Child support can be a very emotional and confusing subject. There are parents who should be receiving it on behalf of their kids but unfortunately do not. On the other hand, there are some parents who should be paying child support but often do not. When child support levels are inadequate, it is often kids and the custodial parents who suffer most. However, there is a different aspect to the issue that most people neglect. Child support payments often have a silent victim who is seen as the culprit. While the child support is meant to take care of the child’s needs, the parent who has to pay may find it difficult to keep up with payment for a variety of reasons. But first, what does child support entail?

What Is Child Support?

According to U.S. family law, child support or maintenance is a continual and intermittent payment made by a spouse for the financial benefit of their child after the end of a marriage or partnership. These payments are made either directly or indirectly to the guardian for the support and care of the child.

Currently, the child support program serves one-quarter of all U.S. kids and about half of all children in poor U.S. families. Studies do indeed show that child support substantially reduces child poverty and even promotes the parents responsibility. But the reality of the matter is, not all parents can afford to make the payments as ordered by a court of law. As it stands today, majority of the parents ordered to pay child support choose not to do so for reasons that are not in the least bit legally recognized. Choosing not to pay child support or falling behind on the payments can have serious repercussions for the obligor. While it may not be the parent’s fault or wish to miss their child support payments, the courts have become more strict in enforcing child support orders and collecting arrears in full.

Consequences for Not Paying Child Support

Whether intentional or otherwise, skipping out on your child support payments has implications that are legally enforceable by a number of different agencies. Some of these measures include but are not limited to:

  • Garnishment of wages for purposes of making payments, arrears, and accrued interests
  • Garnishment of other payments such as insurance and tax refunds
  • Suspension of passport and driver’s license
  • Seizure of bank accounts and assets
  • Reporting matter to credit bureaus for purposes of credit rating impact

In more severe cases, the defaulting parent can be liable to spend time in jail. But not to worry, our lawyer can help ease your burden and bring the child support amount to something more affordable.

How Our Child Support Attorney Will Help Ease Hardships of Child Support

Instead of having to pay incredibly high arrearages or spend hard time in jail for lacking the ability to pay child support, we can help you prove undue hardship. Even the court understands that a parent may be unable to afford the child support amounts tabled in the support act. As such, payers wishing to get the child support amount reduced must prove that paying the full amount will cause undue hardship to the parent or the child.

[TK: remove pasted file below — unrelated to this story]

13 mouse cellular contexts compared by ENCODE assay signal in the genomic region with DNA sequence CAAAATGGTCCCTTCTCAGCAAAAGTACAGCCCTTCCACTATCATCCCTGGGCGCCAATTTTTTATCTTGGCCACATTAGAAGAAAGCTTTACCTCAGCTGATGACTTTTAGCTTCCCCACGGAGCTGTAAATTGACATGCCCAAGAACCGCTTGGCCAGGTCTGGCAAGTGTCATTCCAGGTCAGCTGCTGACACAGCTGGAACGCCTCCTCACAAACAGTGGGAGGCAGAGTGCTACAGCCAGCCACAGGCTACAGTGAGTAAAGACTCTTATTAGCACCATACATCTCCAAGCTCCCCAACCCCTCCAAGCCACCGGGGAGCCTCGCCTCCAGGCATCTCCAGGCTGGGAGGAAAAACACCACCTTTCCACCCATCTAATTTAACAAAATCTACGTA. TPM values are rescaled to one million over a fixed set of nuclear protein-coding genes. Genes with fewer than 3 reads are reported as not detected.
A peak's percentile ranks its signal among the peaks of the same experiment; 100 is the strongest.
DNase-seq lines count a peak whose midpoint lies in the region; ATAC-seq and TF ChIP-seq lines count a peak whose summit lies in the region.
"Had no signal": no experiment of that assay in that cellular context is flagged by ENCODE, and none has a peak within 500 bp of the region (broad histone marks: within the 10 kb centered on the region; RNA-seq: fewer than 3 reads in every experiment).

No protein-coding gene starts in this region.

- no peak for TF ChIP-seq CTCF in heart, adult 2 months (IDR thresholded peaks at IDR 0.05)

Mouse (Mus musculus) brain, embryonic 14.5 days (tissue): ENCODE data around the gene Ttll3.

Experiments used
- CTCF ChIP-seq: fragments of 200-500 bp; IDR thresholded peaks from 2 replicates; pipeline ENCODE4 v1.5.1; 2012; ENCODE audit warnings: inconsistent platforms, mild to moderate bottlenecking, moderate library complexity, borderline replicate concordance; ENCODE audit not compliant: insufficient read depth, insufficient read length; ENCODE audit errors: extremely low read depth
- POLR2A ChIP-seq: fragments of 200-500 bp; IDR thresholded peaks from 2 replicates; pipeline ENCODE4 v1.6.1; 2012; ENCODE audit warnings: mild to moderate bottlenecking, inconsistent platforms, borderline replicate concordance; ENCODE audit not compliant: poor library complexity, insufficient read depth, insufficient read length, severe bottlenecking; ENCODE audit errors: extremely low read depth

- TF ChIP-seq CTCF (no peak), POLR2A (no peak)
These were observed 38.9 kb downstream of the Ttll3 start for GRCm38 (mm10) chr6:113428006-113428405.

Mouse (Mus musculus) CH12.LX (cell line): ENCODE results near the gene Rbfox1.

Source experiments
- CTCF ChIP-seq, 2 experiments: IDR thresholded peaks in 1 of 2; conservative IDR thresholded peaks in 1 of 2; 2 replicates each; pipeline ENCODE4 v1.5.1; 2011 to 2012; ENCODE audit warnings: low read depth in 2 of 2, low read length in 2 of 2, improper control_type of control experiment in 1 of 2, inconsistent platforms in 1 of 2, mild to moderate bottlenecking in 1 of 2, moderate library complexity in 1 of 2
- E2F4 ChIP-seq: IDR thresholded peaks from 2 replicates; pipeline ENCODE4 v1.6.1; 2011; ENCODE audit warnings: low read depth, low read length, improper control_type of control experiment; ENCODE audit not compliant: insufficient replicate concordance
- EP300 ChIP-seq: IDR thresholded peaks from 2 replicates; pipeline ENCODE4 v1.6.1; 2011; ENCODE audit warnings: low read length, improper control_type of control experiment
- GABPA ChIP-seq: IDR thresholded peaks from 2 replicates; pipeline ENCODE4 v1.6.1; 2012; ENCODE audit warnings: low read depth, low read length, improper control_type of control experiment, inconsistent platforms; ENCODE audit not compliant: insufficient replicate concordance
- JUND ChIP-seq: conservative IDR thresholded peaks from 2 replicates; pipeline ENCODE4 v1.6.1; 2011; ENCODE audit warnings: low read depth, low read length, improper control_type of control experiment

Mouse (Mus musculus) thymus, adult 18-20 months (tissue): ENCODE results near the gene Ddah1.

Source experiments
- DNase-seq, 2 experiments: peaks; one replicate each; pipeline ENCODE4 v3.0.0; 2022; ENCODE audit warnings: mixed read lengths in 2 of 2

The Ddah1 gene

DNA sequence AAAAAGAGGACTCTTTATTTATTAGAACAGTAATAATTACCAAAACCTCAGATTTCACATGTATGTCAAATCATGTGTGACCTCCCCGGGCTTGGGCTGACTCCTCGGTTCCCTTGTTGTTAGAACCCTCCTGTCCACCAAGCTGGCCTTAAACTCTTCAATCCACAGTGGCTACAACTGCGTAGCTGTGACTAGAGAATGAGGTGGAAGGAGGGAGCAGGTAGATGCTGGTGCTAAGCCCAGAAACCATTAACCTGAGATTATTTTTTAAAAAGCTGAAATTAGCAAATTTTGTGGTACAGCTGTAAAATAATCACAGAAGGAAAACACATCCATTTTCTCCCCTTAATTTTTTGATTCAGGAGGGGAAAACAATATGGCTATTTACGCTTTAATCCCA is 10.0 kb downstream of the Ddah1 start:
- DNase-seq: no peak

The term undue hardship refers to a tough threshold to meet. In this case, it means that if the parent applying for undue hardship were to make the full payment, he or she would face severe financial difficulties on other fronts. Tests and evidence of undue hardship include a lowered standard of living, giving up one’s vehicle, shifting to a restricted diet or taking up more jobs than one can handle. Merely claiming hardship to a judge is insufficient to justify a lower child support order. It is up to you to present your unique set of circumstances that amount to undue hardship. The circumstances that may cause a child or spouse to suffer undue hardship include:


If the spouse or ex has an unusually high level of debt that was incurred by supporting the other partner and their children prior to the separation, then he or she may be unable to make the payments in full. Since you may be still paying the debt and trying to earn a living at the same time, the tabled child support sum may cause undue hardship.

Access to Child

If the parent has unusually high expenses in relation to exercising access to the child i.e. pricey plane tickets, then asking for the full child support is indeed a form of undue hardship. The visitation and access expenses should be deducted from the support.

Legal Duties

If the spouse has any legal duties to support another child other than that of the marriage, then this is also a circumstance for proving undue hardship.

Illness and Disability

The spouse may be facing illness or experience a disability that will make it difficult to work anymore. As such, meeting the child support payments will be almost impossible due to the hardship involved. If the spouse is also under a legal duty to support persons who are unable to obtain the necessities of life due to disability or illness, then this is grounds for claiming undue hardship on child support.

Loss of Income

If you have been keeping up with child support payments and your employment gets terminated, make sure you claim undue hardship in court so as to notify the judge of why you are unable to meet payments. If you fail to do so and are brought forward by the custodial parent, then the court will ask you to pay the arrears in full even after a year of unemployment.

Make sure you talk to a family attorney during and after child support determination proceedings to get the most suitable agreement for everyone involved.